Why You May Want To Avoid Eating Hot Rice

Endurance athletes know the benefits of a good rice dish. The high glycemic carbs in white rice help athletes replenish glycogen stores after a long, tough training session (via Tilda). While low-carb dieters might never see rice again, brown rice has the fiber, manganese, selenium, and B vitamins essential for a healthy diet (via Kendall Reegan Nutrition Center). If you've shunned white rice from your menus because the bran and germ are removed, many of the essential nutrients are added.

You might fear rice because it's more likely to absorb arsenic, but cooking your rice will eliminate as much as 60% of any arsenic. However, eating the rice while it's still hot means the normal starches will — more than likely — spike your blood sugar levels (via Healthline). This might not be great if you have insulin resistance. Letting your rice cool after it's cooked forms a new structure of starch–one that's great for your health.

The health benefits of resistant starch

Typically, the starches in hot rice will break down into glucose in your stomach, which is then absorbed into your bloodstream. This makes hot rice readily available for your energy needs. When this rice cools, the starch goes through starch retrogradation and becomes a resistant starch. This starch resists digestion in the stomach and small intestine and becomes food for the good bacteria in your large intestine.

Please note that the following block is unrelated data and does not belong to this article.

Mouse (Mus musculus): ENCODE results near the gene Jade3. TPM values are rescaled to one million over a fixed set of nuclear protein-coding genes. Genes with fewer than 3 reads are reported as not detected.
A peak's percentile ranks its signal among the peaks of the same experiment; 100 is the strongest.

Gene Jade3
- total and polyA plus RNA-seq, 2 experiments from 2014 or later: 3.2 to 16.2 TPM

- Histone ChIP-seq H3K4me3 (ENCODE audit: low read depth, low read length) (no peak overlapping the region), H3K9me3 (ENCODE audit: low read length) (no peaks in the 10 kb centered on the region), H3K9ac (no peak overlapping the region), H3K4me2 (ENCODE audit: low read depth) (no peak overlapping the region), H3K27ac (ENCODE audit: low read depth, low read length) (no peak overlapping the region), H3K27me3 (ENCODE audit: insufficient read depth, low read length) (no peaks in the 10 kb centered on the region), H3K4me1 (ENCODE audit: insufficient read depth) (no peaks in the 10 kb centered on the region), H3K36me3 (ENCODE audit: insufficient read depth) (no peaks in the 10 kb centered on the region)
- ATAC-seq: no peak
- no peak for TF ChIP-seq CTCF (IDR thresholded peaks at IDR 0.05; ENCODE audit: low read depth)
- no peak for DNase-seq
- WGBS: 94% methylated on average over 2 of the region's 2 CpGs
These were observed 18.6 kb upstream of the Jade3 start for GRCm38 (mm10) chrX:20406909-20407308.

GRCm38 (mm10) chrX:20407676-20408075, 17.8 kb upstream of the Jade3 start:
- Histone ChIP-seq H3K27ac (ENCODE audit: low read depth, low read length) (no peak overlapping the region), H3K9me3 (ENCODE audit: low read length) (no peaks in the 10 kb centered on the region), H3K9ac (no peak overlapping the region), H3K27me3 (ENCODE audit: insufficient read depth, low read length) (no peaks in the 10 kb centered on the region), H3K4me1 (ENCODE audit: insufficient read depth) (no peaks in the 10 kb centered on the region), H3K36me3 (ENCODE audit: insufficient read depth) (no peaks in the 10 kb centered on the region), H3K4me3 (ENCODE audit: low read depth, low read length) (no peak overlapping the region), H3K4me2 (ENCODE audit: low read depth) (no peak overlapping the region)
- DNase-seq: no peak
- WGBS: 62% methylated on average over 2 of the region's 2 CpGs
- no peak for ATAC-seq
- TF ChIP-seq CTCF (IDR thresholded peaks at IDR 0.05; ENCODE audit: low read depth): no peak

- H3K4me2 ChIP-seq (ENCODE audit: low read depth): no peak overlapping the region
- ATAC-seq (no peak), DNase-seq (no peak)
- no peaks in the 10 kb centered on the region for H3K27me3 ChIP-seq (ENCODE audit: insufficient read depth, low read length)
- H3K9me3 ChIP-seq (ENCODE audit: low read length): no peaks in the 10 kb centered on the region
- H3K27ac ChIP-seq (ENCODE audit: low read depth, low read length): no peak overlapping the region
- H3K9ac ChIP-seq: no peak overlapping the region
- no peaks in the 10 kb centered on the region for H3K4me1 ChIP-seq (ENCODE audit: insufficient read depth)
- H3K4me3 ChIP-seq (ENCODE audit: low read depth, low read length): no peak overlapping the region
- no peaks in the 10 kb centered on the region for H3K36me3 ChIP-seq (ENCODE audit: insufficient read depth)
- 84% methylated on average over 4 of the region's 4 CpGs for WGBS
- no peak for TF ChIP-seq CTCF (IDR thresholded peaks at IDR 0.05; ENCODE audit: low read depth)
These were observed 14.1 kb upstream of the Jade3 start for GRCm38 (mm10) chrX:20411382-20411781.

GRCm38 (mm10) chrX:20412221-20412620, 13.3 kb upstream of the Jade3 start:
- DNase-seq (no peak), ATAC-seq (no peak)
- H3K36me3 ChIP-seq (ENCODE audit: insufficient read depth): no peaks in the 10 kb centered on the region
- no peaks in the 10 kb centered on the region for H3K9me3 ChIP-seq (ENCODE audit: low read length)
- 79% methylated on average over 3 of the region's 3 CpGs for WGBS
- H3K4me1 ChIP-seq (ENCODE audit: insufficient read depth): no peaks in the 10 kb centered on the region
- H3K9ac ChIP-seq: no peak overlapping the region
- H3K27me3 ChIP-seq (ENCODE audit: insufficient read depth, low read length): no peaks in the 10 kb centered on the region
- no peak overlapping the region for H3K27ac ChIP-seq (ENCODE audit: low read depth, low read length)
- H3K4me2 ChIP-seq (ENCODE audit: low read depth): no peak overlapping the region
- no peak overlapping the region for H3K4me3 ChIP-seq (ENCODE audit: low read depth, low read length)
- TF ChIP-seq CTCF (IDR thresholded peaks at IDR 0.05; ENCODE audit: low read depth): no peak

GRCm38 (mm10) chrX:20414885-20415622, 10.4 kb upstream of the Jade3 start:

Resistant starch also promotes the good bacteria to make short-chain fatty acids, a source of energy for your gut. Adding resistant starch to your diet can improve your gut health and reduce inflammation. A 2015 article in the Asia Pacific Journal of Clinical Nutrition found that cooling then reheating cooked rice not only increased its resistant starch, but it lowered the glycemic response (compared to freshly cooked rice). Resistant starches can also help you feel full after a meal, so you'll likely eat less.

Adding more resistant starch to your diet

If you already eat rice, try making a large pot of it and storing it in the refrigerator for 24 hours to reheat later. Reheating rice still retains the resistant starch. You can do the same for red and yellow potatoes, but russet potatoes lose some of their resistant starch when they're reheated. For people who still fear rice or potatoes, you can find resistant starch in white beans and lentils. Oats lose their resistant starch when cooked, so soaking oats in yogurt or milk overnight will retain their resistant starch. Green bananas also are high in resistant starch, but heating them or eating them ripe changes them to regular starch. Plantains are the same way.

If fiber typically makes you feel gassy, you should know that resistant starches ferment more slowly than other types of fiber (via Johns Hopkins Diabetes). Even so, you should gradually increase your fiber so you don't experience gastrointestinal discomfort.